Report Documents Florida’s Lack of Accountability for Public Records Requests

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Report Documents Florida’s Lack of Accountability for Public Records Requests


Percent of Requests with Fees and Amount Collected Varies Widely from County to County


Gainesville, Fla., April 16, 2018

 Despite having some of the most open public records laws in the country, Florida’s lack of accountability for state or county records requests has resulted in wide variations in fees charged, according to a report released today.

The report is based on an investigation by six WUFT News student journalists at the University of Florida College of Journalism and Communications. The reporting was made possible by support from the First Amendment Foundation, the National Freedom of Information Coalition and the Knight Foundation.

The results were first reported in The Cost of Sunshine, which appeared March 14 on The full report is available at

For the investigation, the reporters filed record requests under Chapter 119 (Florida’s public records law) in nine counties to all county constitutional officers, including clerks of court, property appraisers, supervisors of elections, state attorneys, sheriffs, public defenders, school superintendents and tax collectors. 

Additionally, six state agencies including The Executive Office of Governor, Attorney General, Department of Agriculture and Consumer Services, Department of Financial Services, Department of Juvenile Justice and Department of Veteran’s Affairs received the same requests. Not all the agencies audited were able to provide records.

The percent of requests with fees and amount of fees collected varied widely from county to county.  For example, The Duval County supervisor of elections requested fees for about 15 percent of their public records requests in 2016. Alachua County’s supervisor of elections requested fees in about 70 percent of records requests.  The Alachua County supervisor collected more than $400 in fees per 100,000 people while Duval County collected $63 per 100,000.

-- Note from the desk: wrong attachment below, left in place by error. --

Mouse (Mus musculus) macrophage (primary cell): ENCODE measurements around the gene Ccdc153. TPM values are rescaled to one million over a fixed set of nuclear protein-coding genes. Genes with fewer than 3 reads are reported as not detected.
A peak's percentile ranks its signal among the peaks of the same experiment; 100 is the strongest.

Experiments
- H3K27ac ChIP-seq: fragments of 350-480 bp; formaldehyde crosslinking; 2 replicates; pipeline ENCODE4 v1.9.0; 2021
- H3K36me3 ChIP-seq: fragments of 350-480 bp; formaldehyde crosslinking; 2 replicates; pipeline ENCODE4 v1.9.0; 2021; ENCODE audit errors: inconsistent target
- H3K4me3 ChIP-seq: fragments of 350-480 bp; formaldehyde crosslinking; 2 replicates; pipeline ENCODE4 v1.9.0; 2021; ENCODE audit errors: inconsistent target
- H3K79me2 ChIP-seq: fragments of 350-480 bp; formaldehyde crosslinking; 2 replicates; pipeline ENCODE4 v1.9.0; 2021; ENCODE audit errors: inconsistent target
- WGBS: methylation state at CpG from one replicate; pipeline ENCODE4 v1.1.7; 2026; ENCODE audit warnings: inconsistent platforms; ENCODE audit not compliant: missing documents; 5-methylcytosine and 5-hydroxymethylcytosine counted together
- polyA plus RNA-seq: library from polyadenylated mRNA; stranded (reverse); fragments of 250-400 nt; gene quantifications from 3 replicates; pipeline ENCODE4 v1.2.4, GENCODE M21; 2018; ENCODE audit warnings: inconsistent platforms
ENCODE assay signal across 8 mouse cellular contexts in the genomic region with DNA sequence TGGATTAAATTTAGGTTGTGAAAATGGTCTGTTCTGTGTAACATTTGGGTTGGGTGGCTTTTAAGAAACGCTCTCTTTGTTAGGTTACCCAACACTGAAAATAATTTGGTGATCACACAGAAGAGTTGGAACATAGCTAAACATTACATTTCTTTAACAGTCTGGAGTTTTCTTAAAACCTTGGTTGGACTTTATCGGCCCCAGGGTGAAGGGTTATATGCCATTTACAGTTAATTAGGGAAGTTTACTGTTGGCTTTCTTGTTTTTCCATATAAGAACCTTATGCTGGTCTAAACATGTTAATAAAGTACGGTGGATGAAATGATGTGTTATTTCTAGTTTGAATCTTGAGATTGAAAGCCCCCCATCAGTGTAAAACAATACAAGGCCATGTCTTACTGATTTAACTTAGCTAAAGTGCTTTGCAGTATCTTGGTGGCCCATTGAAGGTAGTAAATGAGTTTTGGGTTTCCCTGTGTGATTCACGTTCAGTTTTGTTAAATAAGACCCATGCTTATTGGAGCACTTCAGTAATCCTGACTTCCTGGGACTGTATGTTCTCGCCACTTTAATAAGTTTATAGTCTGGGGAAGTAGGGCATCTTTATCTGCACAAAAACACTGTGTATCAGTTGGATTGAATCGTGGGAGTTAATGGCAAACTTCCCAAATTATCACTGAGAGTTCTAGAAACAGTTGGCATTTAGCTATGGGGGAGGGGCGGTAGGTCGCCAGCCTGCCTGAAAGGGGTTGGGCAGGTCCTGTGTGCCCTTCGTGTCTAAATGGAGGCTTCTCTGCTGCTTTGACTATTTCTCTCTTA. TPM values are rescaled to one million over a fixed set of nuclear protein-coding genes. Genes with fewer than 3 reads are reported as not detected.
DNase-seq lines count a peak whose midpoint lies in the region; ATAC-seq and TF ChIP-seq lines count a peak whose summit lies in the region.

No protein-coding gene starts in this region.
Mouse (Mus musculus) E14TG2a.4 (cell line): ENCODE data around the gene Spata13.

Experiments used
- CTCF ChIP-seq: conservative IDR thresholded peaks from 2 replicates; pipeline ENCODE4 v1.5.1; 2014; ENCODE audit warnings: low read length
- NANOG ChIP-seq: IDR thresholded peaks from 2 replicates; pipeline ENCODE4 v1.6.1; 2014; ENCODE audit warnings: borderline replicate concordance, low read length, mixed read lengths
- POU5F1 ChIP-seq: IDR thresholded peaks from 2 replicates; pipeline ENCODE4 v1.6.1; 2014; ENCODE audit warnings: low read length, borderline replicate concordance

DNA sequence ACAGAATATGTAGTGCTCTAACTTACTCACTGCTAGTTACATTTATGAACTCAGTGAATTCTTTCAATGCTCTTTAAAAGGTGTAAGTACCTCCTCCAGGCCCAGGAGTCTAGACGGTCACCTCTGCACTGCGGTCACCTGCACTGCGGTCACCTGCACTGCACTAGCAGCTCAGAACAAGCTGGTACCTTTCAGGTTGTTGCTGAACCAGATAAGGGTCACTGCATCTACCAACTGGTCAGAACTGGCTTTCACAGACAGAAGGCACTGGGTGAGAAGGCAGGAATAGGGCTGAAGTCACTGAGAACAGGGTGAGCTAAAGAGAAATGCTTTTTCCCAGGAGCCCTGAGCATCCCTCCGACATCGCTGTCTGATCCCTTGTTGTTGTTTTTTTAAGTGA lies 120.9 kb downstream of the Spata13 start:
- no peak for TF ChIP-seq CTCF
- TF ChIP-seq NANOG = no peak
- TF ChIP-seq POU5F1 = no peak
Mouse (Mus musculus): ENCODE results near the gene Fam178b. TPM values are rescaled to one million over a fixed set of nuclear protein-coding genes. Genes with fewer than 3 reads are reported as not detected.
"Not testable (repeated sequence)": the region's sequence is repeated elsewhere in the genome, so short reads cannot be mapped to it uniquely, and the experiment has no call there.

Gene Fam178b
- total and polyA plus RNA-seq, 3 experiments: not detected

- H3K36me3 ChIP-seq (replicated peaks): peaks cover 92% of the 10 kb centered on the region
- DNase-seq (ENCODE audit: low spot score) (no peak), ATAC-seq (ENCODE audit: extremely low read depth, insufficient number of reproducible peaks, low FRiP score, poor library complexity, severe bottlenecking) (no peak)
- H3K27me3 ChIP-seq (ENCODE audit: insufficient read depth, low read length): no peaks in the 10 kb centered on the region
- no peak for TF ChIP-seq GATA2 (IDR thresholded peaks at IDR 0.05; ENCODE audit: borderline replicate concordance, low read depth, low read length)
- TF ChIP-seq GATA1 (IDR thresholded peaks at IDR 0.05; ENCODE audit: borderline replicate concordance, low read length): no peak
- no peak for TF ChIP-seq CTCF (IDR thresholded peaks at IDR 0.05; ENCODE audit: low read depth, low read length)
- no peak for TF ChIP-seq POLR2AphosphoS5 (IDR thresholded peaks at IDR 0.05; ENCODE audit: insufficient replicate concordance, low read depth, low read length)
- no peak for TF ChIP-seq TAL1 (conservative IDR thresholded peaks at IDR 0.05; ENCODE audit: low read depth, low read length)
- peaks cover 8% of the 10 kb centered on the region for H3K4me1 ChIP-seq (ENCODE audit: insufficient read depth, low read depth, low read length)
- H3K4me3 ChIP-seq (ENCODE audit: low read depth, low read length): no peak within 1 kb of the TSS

The report is a follow-up to Sunshine Lost, an investigative report last year that found that the state lacked an effective system to enforce public records laws.

For more information, contact Gary Green at


About the Supporters

The First Amendment Foundation is a non-profit organization founded in 1984 to ensure that public commitment and progress in the areas of free speech, free press, and open government do not become checked and diluted during Florida’s changing times. Its purpose is to protect and advance the public’s constitutional right to open government by providing education and training, legal aid and information services.

The National Freedom of Information Coalition is a nonpartisan alliance of state and regional organizations promoting collaboration, education and advocacy for open government, transparency and freedom of information (FOI). Its affiliates include citizen-driven nonprofit FOI organizations, academic and First Amendment centers and journalistic societies.

The Knight Foundation is a national foundation that invests in journalism and the arts to foster informed and engaged communities and to promote excellence in journalism.


About WUFT News

WUFT News provides news, weather and sports information for residents in North Central Florida. Student journalists work alongside professional news managers in the Innovation News Center (INC), a 100-seat newsroom located in the University of Florida College of Journalism and Communications. Content from WUFT News and its sister Spanish-language platform Noticias WUFT is available on WUFT-FM and WJUF-FM, the local NPR affiliate; WUFT-TV, the local PBS affiliate; WRUT-TV, a 24-hour weather, news and sports channel;; and on Twitter, Facebook and Instagram.